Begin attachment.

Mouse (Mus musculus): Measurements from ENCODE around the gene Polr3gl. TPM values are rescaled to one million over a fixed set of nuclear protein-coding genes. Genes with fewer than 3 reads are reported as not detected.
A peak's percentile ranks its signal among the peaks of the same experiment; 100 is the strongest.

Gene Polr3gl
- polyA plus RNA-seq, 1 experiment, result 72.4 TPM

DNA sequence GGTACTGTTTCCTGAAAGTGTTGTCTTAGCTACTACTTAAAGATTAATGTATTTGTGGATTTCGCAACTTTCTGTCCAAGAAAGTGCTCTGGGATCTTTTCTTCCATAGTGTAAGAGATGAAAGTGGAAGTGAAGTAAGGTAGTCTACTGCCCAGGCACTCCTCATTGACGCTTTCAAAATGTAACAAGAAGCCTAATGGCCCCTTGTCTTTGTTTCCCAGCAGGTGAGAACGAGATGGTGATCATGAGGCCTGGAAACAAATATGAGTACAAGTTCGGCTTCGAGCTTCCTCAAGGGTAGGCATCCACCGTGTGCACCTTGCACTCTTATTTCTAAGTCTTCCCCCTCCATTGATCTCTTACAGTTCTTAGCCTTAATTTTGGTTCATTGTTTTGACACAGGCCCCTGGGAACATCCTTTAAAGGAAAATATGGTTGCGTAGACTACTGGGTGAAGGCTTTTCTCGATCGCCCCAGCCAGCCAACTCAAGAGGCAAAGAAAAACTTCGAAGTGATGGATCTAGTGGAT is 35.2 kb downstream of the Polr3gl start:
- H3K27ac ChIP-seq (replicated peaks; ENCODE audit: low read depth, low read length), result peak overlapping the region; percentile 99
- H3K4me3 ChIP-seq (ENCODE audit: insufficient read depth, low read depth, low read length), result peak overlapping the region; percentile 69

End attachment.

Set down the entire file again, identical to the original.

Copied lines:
Mouse (Mus musculus): Measurements from ENCODE around the gene Polr3gl. TPM values are rescaled to one million over a fixed set of nuclear protein-coding genes. Genes with fewer than 3 reads are reported as not detected.
A peak's percentile ranks its signal among the peaks of the same experiment; 100 is the strongest.

Gene Polr3gl
- polyA plus RNA-seq, 1 experiment, result 72.4 TPM

DNA sequence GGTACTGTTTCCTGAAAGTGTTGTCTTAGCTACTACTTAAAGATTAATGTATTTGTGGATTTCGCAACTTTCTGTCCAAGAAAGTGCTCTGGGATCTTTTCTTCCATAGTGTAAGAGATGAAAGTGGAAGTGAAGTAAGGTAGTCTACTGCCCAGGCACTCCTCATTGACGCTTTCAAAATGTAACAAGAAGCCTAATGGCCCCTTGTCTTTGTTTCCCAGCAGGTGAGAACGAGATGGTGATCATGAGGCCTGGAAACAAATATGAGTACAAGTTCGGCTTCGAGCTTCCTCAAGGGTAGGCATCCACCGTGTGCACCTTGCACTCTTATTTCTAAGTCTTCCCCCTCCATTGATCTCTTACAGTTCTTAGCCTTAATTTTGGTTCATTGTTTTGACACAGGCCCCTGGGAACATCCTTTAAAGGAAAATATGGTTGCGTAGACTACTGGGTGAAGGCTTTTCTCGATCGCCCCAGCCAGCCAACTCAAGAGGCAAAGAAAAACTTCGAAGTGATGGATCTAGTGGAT is 35.2 kb downstream of the Polr3gl start:
- H3K27ac ChIP-seq (replicated peaks; ENCODE audit: low read depth, low read length), result peak overlapping the region; percentile 99
- H3K4me3 ChIP-seq (ENCODE audit: insufficient read depth, low read depth, low read length), result peak overlapping the region; percentile 69